Therefore, historically and culturally speaking, in striking contrast to the tradition of concealing truth in the West, the norm and practice in China was for physicians to disclose truthfully and directly to patients. Ironically, the apparently “authentic” or “representative” Chinese practice – nondisclosure or indirect disclosure – was probably a result of the development and influence of Western biomedicine in China from the eighteenth and especially nineteenth centuries. In China today, a shift is occurring to open disclosure, driven by reform-orientated patients and medical professionals. This change appears to be similar to that which began in the West in the 1960s. However, the current shift in China is not so much imitation of Western (and thus foreign) ways as it is a return to a long but forgotten indigenous tradition.

The Philosophical Basis Of Truth Telling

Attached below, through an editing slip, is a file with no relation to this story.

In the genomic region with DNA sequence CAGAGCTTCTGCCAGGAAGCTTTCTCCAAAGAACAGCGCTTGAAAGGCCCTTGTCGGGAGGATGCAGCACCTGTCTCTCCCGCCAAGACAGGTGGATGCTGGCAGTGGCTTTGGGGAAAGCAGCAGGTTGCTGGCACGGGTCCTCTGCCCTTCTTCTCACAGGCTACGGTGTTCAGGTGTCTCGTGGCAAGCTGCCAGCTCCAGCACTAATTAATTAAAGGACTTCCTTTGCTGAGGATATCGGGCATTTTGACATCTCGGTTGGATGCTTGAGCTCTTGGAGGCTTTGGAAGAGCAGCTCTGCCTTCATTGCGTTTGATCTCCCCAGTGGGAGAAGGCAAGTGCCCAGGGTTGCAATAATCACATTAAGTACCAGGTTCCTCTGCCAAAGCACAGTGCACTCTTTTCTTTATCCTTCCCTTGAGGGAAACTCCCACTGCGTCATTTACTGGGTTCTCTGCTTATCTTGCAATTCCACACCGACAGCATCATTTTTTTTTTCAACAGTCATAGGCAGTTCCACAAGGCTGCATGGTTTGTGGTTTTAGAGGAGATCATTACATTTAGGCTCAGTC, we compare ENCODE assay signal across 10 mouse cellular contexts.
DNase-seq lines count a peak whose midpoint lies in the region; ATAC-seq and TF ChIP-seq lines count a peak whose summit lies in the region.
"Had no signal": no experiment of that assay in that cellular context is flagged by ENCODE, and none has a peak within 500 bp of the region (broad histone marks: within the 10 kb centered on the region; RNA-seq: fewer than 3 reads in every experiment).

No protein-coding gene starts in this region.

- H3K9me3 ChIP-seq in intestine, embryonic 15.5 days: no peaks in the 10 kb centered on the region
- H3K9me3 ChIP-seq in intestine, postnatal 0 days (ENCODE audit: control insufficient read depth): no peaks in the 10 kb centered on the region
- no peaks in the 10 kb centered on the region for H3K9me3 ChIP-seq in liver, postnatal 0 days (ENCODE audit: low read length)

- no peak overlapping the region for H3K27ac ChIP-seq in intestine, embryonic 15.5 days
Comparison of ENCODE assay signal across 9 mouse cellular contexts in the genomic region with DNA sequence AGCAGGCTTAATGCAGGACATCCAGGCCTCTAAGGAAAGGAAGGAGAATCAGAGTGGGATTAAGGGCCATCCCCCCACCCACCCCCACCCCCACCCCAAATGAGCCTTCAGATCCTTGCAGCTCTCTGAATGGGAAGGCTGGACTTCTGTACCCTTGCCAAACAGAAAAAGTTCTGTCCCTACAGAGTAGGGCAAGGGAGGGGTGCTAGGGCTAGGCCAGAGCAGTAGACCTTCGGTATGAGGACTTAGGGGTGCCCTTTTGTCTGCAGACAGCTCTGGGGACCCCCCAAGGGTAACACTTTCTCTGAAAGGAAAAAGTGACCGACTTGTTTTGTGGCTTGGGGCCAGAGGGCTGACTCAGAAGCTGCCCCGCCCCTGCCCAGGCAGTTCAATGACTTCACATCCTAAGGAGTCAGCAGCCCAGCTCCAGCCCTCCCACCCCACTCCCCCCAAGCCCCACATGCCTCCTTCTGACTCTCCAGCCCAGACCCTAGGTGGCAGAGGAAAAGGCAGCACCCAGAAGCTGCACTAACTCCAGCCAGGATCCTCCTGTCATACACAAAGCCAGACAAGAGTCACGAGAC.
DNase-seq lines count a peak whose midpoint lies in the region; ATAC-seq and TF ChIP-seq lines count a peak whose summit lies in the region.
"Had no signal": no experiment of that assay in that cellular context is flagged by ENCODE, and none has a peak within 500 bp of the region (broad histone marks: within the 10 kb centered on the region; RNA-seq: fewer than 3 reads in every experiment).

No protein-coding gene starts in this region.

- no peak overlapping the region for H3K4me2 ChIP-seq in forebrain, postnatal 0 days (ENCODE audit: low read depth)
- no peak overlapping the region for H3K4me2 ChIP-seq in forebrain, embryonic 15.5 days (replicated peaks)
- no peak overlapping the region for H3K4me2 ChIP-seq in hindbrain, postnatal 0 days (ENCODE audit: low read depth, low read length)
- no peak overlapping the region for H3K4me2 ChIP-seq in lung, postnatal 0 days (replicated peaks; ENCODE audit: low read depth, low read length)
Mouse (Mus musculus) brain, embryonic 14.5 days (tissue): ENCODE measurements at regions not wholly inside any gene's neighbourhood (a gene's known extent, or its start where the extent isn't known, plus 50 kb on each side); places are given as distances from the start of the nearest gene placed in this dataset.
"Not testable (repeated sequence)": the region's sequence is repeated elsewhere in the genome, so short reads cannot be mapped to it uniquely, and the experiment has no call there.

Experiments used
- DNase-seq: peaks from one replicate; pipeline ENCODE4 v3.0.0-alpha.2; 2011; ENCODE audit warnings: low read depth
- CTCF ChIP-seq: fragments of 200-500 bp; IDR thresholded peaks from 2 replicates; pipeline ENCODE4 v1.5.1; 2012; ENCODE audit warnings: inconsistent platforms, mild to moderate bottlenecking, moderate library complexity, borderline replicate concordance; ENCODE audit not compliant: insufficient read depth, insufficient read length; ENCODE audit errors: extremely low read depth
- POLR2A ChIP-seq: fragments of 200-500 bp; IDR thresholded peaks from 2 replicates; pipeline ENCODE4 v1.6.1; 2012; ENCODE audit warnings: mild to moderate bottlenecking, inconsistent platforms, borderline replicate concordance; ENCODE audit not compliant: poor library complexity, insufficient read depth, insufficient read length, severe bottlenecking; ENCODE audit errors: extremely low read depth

Though the importance of truthfulness in sustaining human society is evident, its value in healthcare can be expressed in a variety of ways. Trust is essential to sustaining an effective practitioner–patient relationship, and trust requires honesty. An honest relationship leads to better health outcomes for several reasons, one of which is that it enables the patient to contribute personal knowledge of her condition and her goals – i.e., her knowledge of what would be harmful or beneficial to her – to the decision-making process. Considered this way, truthfulness may be said to be important because it follows from the principles of beneficence and non-maleficence. As already noted, truthfulness is also often related directly to the value of autonomy. Though the meaning and scope of autonomy remains a matter of contention, it is broadly agreed that it means affording competent patients the right to make decisions about whether to accept or refuse treatments that are offered and to exercise some degree of control over the course of treatment. In order to help patients make such decisions, it is necessary to provide them with certain information as accurately as possible. The amount of information that is required will vary from patient to patient (as discussed below), but it typically would include information about the illness, how it will develop, what treatment options there are, what these treatments involve, what is likely to happen if no treatment is given, and so on. In making such decisions, a person is attempting to align her hopes, plans, and expectations with a true projection of her future, and hence from her perspective, the quality of the decision depends in many ways on the truth of the information. Thus, if the doctor knowingly provides false or misleading information, she/he is undermining the patient’s autonomy.